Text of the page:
Miscellaneous: Covent-Garden journal. Essay on nothing. Charge delivered to the Grand jury, 29th June, 1749. Journal of a voyage to Lisbon. Fragment of a comment on Lord Bolingbroke's Essays. An enquiry into the causes of the late increase of robbers

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J. Johnson, 1806

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Page 111 - It may, by metaphor, apply itself Unto the general disposition: As when some one peculiar quality Doth so possess a man, that it doth draw All his affects, his spirits, and his powers, In their confluctions, all to run one way, This may be truly said to be a humour.
Page 75 - Awake, my St. John! leave all meaner things To low ambition, and the pride of kings. Let us (since life can little more supply Than just to look about us and to die) Expatiate free o'er all this scene of man; A mighty maze!
Page 197 - I will confess that my private affairs at the beginning of the winter had but a gloomy aspect ; for I had not plundered the public or the poor of those sums which men, who are always ready to plunder both as much as they can, have been pleased to suspect me of taking; on the contrary, by composing, instead of inflaming, the quarrels of porters and beggars (which I blush when...
Page 350 - It reaches the very Dregs of the People, who aspiring still to a Degree beyond that which belongs to them, and not being able by the Fruits of honest Labour to support the State which they affect, they disdain the Wages to which their Industry would intitle them...
Page 416 - Be it enacted, by the authority aforesaid, that wherever any person taketh money or reward, directly or indirectly, under pretence or upon account of helping any person...
Page 197 - I went into the country in a very weak and deplorable condition, with no fewer or less diseases than a jaundice, a dropsy,* and an asthma, altogether uniting their forces in the destruction of a body so entirely emaciated, that it had lost all its muscular flesh.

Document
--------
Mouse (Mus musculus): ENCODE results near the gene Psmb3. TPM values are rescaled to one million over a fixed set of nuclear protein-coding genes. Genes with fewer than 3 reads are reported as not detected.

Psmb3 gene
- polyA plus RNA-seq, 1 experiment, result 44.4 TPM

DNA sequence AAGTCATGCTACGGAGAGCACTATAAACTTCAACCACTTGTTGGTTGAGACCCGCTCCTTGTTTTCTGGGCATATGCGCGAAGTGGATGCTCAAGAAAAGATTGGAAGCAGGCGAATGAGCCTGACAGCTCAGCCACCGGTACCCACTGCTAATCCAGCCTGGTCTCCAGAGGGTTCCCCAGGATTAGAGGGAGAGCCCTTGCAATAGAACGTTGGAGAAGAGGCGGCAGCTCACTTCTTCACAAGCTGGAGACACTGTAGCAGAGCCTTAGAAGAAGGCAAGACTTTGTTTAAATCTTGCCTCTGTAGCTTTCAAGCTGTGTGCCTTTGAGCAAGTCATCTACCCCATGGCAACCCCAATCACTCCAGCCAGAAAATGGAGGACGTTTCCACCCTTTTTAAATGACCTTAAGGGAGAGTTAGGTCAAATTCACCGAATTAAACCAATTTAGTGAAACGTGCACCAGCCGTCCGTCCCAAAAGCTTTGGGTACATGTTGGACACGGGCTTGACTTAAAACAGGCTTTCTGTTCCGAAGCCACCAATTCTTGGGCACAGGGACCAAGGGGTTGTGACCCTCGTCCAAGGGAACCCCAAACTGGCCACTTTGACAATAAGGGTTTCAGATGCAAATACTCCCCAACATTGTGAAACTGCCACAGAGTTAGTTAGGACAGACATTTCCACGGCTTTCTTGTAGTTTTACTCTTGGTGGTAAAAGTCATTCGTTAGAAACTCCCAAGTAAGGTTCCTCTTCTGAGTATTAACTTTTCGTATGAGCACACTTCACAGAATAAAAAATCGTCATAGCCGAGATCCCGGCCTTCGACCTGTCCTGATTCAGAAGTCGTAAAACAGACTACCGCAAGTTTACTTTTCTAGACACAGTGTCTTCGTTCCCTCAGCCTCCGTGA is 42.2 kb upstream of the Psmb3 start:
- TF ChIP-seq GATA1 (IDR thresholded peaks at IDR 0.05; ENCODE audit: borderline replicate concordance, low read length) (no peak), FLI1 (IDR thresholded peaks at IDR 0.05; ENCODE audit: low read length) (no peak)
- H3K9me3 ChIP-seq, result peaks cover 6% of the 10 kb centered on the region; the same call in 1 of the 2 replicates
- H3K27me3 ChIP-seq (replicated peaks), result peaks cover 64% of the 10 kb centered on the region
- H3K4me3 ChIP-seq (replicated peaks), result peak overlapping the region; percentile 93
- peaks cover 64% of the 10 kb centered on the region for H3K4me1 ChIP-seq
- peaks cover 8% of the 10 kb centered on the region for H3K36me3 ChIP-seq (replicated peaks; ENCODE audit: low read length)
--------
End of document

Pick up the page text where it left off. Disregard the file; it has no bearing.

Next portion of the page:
Page 8 - ... they have learned those sounds, and have them ready at their tongue's end, yet there are no determined ideas laid up in their minds which are to be expressed to others by them.
Page 391 - Money as they shall think fit) a convenient Stock of Flax, Hemp, Wool, Thread, Iron, and other Ware and Stuff, to set the Poor on Work ; and also competent Sums of Money for and towards the necessary Relief of the Lame, Impotent, Old, Blind, and such other among them being Poor, and not able to work...
Page 314 - As the houses, convents, churches, &c. are large, and all built with white stone, they look very beautiful at a distance ; but as you approach nearer, and find them to want every kind of ornament, all idea of beauty vanishes at once.
Page 28 - But as for the bulk of mankind, they are clearly void of any degree of taste. It is a quality in which they advance very little beyond a state of infancy. The first thing a child is fond of in a book is a picture, the second is a story, and the third a jest. Here then is the true Pons Asinorum, which very few readers ever get over.

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